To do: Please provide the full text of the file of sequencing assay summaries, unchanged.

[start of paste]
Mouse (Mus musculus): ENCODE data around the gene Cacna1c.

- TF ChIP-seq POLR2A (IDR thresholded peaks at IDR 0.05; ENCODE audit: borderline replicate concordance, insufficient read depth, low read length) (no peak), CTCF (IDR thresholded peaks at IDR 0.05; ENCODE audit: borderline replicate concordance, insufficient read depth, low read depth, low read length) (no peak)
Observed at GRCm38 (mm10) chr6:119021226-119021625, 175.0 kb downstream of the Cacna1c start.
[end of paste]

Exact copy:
Mouse (Mus musculus): ENCODE data around the gene Cacna1c.

- TF ChIP-seq POLR2A (IDR thresholded peaks at IDR 0.05; ENCODE audit: borderline replicate concordance, insufficient read depth, low read length) (no peak), CTCF (IDR thresholded peaks at IDR 0.05; ENCODE audit: borderline replicate concordance, insufficient read depth, low read depth, low read length) (no peak)
Observed at GRCm38 (mm10) chr6:119021226-119021625, 175.0 kb downstream of the Cacna1c start.